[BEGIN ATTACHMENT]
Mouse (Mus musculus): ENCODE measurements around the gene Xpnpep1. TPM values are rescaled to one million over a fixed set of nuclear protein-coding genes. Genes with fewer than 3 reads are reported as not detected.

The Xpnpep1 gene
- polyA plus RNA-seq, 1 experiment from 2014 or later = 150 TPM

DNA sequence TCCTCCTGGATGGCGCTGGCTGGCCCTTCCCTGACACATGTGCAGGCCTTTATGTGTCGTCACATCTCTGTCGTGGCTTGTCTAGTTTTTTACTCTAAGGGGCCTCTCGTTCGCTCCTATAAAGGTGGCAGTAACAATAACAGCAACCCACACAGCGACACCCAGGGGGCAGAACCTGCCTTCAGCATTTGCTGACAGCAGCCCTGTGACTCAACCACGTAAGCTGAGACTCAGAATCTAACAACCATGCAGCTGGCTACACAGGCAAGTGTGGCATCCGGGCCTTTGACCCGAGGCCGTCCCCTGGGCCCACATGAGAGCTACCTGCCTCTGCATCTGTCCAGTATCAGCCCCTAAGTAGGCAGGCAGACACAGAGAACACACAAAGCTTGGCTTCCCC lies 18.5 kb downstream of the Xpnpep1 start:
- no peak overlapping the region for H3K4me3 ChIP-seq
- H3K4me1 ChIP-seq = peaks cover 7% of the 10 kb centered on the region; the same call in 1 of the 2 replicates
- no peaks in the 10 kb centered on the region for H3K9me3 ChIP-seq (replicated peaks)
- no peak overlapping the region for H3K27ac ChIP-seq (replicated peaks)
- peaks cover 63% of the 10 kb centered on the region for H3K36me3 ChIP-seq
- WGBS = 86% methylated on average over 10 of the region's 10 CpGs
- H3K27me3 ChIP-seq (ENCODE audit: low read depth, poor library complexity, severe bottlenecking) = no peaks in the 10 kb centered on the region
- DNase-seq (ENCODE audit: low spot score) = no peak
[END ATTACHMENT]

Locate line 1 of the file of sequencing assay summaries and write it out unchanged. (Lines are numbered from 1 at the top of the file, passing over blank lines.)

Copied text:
Mouse (Mus musculus): ENCODE measurements around the gene Xpnpep1. TPM values are rescaled to one million over a fixed set of nuclear protein-coding genes. Genes with fewer than 3 reads are reported as not detected.